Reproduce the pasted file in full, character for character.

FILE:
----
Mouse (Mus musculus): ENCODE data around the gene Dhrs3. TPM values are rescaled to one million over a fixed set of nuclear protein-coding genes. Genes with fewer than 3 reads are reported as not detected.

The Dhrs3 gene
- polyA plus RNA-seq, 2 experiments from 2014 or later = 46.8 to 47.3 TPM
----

Mouse (Mus musculus): ENCODE data around the gene Dhrs3. TPM values are rescaled to one million over a fixed set of nuclear protein-coding genes. Genes with fewer than 3 reads are reported as not detected.

The Dhrs3 gene
- polyA plus RNA-seq, 2 experiments from 2014 or later = 46.8 to 47.3 TPM